Every month, The Hamilton Project tracks the “jobs gap,” which is the number of jobs that need to be created in order to return to pre-recession employment levels while still absorbing the workers entering the labor force each month. Here, the Project compares changes in employment levels since the onset of the Great Recession across states.
Minimum Wage and Share of Workers Earning Equal to or Less Than 150 Percent of the Minimum Wage in 2012, by State
Every state in the country has a substantial share of workers who would be impacted by an increase in the minimum wage. In 2012, Montana had the highest share of workers—37.2 percent—with wages equal to or less than 150 percent of the minimum wage. Even in Alaska, which boasts higher wages compared to the rest of the country, 16.9 percent of workers had wages equal to or lower than 150 percent of the minimum. Not surprisingly, the 18 states with a higher minimum wage level than the federal benchmark tended to have higher shares of workers with wages within 150 percent of the minimum wage. However, in every state in the country, at least one in six workers had wages that were equal to 150 percent of the minimum wage or lower. This chart shows the share of workers earning equal to or less than 150 percent of the minimum wage in every state in 2012. By hovering over a state, you can also see the minimum wage in 2012 in each state.
Why is the job-finding rate so low? The basic reason is that job openings remain depressed and there are a lot of unemployed workers competing for those jobs. The number of job openings fell by more than 40 percent between 2007 and 2009 and is almost 15 percent lower between 2007 and 2013.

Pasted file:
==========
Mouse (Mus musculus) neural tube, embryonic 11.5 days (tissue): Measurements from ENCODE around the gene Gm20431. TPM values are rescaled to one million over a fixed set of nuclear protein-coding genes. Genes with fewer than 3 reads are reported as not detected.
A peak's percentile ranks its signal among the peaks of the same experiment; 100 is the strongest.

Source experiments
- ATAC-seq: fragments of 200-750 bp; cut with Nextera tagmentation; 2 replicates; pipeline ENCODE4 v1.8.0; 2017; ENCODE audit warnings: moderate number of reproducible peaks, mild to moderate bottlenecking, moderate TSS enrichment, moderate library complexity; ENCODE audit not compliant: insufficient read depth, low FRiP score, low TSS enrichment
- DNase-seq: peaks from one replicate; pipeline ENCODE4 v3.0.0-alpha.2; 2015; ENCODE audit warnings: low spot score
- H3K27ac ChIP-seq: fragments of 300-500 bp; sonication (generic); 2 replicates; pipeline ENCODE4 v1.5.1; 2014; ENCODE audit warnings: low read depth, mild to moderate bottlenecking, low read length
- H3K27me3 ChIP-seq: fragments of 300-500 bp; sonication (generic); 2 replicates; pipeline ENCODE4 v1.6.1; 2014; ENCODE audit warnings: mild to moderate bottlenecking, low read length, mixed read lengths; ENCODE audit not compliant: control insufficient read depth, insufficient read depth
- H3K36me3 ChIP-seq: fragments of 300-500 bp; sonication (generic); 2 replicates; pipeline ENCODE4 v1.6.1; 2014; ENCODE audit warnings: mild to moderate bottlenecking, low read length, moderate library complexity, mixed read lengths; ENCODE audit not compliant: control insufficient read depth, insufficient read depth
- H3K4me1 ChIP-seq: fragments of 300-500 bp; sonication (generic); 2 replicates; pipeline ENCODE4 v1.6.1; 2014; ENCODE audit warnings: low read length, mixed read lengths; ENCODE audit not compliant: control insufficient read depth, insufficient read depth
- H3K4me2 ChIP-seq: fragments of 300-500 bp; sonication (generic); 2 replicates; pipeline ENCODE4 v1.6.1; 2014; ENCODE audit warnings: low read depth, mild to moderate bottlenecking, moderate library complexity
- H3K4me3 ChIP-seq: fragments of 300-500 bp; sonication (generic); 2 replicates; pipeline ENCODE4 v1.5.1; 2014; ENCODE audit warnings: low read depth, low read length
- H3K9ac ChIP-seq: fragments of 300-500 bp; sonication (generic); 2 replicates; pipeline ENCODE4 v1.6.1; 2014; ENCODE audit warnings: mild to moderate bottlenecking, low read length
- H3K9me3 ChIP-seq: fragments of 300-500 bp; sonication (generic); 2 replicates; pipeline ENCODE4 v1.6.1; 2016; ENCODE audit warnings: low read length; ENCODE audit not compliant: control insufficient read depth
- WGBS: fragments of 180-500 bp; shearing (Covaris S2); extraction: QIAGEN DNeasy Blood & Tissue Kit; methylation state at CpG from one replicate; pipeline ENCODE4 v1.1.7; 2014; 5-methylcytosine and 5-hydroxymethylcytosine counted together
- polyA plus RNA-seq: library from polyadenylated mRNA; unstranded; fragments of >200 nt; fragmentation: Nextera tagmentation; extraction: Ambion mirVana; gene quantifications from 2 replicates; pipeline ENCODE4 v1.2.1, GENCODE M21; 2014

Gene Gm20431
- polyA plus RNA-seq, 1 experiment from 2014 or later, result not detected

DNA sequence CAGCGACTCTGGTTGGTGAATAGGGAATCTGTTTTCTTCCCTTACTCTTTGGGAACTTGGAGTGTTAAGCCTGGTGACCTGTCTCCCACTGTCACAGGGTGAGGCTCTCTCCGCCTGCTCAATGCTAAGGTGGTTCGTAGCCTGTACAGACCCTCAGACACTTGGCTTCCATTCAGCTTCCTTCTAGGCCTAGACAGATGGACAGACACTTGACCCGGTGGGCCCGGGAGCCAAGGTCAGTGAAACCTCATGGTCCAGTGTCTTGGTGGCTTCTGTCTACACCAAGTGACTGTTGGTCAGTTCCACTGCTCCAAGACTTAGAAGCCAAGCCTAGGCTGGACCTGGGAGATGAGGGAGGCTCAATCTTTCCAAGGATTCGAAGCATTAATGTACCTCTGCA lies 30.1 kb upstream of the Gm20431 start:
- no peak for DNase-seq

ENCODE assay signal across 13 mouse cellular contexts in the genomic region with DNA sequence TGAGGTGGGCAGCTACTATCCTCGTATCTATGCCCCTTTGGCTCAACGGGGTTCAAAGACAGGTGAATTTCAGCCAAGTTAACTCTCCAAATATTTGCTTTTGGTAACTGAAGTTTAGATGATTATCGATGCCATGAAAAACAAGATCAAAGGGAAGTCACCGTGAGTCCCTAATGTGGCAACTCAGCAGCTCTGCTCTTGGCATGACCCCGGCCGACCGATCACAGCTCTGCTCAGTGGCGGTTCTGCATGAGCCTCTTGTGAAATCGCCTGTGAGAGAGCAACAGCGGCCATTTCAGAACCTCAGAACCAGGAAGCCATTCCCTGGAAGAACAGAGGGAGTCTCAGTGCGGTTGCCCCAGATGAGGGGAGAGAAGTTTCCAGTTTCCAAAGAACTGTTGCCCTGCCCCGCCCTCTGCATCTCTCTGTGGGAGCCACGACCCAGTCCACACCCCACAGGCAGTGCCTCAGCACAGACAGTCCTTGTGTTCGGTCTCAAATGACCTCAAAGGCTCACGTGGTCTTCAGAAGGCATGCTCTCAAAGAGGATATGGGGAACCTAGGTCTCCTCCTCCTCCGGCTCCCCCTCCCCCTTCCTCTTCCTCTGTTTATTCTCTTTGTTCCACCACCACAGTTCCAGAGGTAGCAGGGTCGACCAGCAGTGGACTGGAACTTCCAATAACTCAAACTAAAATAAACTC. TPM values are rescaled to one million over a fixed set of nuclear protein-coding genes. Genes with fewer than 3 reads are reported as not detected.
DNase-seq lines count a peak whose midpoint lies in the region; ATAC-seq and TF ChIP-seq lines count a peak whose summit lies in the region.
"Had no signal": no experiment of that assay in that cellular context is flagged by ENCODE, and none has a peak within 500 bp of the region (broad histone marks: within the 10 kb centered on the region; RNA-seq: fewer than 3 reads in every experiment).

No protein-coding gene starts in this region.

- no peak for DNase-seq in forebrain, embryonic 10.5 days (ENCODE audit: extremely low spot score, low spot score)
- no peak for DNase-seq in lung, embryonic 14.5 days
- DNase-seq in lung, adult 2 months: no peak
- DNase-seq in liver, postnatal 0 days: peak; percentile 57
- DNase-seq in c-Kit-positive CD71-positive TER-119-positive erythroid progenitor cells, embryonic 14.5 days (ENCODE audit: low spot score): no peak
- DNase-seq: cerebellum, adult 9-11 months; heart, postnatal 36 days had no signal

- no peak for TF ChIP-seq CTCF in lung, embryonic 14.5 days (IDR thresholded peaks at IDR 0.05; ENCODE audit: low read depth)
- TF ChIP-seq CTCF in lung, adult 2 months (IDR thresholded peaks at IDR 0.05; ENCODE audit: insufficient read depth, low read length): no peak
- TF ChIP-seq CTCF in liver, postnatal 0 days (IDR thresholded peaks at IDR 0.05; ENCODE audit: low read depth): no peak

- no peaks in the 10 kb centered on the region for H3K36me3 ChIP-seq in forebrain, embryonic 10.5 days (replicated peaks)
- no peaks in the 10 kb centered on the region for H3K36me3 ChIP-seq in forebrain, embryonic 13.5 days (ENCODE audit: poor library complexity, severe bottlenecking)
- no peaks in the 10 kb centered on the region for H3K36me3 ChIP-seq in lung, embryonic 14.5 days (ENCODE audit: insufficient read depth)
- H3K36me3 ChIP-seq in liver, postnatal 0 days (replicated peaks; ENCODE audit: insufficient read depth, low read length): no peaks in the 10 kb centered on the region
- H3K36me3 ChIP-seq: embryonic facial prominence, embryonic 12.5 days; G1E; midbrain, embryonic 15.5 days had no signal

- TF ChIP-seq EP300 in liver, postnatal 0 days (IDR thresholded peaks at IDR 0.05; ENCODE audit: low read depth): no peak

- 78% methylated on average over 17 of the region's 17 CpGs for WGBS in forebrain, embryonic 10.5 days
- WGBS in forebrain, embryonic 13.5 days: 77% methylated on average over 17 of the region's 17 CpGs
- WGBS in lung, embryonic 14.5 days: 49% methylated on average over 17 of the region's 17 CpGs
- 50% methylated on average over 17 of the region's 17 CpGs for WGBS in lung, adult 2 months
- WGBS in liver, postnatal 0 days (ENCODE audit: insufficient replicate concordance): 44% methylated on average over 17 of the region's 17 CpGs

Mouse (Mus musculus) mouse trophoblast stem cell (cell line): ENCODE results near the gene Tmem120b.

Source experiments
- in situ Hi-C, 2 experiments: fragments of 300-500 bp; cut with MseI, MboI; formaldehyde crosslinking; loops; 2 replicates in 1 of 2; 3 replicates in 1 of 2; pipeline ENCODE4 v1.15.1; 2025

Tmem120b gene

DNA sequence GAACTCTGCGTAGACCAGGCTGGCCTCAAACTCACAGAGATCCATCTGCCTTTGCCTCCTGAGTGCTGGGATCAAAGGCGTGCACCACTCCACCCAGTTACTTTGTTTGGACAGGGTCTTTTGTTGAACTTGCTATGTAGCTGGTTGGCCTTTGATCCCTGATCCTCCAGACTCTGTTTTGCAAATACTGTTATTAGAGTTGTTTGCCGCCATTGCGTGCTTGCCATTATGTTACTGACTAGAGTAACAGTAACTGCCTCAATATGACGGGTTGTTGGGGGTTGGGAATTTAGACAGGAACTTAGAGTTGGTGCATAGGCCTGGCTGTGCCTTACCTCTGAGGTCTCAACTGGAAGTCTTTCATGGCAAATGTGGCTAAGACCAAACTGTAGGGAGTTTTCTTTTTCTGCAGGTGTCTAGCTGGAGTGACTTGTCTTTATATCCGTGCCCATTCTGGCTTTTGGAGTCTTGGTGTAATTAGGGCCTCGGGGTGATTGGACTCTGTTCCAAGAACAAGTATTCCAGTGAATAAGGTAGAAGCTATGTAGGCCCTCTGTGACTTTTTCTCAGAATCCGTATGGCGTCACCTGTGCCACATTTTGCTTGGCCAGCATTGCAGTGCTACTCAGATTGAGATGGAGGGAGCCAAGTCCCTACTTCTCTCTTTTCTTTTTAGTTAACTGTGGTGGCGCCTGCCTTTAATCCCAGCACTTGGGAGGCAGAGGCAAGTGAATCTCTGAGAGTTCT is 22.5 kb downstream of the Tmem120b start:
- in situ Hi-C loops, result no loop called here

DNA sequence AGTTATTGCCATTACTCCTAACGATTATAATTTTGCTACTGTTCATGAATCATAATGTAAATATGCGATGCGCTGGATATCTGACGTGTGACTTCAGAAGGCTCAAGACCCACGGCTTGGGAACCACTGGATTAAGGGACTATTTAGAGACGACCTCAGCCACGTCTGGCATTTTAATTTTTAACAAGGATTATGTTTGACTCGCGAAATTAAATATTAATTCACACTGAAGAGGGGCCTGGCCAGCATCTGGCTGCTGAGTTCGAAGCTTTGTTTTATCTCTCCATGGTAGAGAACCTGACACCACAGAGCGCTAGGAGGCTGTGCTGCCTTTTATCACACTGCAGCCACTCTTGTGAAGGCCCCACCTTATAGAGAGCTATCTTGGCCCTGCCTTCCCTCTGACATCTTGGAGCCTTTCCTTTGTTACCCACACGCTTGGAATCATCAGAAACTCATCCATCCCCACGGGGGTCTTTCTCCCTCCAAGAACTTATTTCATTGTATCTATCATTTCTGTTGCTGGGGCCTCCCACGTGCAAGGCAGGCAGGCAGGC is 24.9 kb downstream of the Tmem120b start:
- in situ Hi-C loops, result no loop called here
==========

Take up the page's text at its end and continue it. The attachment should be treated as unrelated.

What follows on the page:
It has always been harder to find work the longer you are unemployed, but the situation facing today’s workers is exceptional. No matter how long a worker has been unemployed, the odds that they find a job are far lower than before the Great Recession. Figure 1 shows the likelihood of finding a job as measured in the monthly Current Population Survey data.
SNAP is a key program for providing assistance to Americans when they need support the most. This can be seen in the correlation between SNAP participation and unemployment rates; SNAP participation rises during economic downturns and falls during recoveries. In 2013, the average participation rate for SNAP was 19.4 percent of the U.S. population, serving 47.7 million individuals each month, compared to a pre-recession participation rate of only 11.3 percent in 2007. As shown in the figure above, SNAP historically has tracked rates of unemployment and economic downturns closely (denoted by the teal dotted line and gray bars, respectively). SNAP participation rates (as seen in the shaded blue area) are expected to fall as the economy continues to recover, as would be expected based on the pattern observed in previous recessions. By 2020, the participation rate is projected to revert to 2009 levels—about 14.3 percent of the population.
Household Food spending as a Fraction of the Thrifty Food Plan Minimum Spending Target for Households under 200 percent of the Federal Poverty Level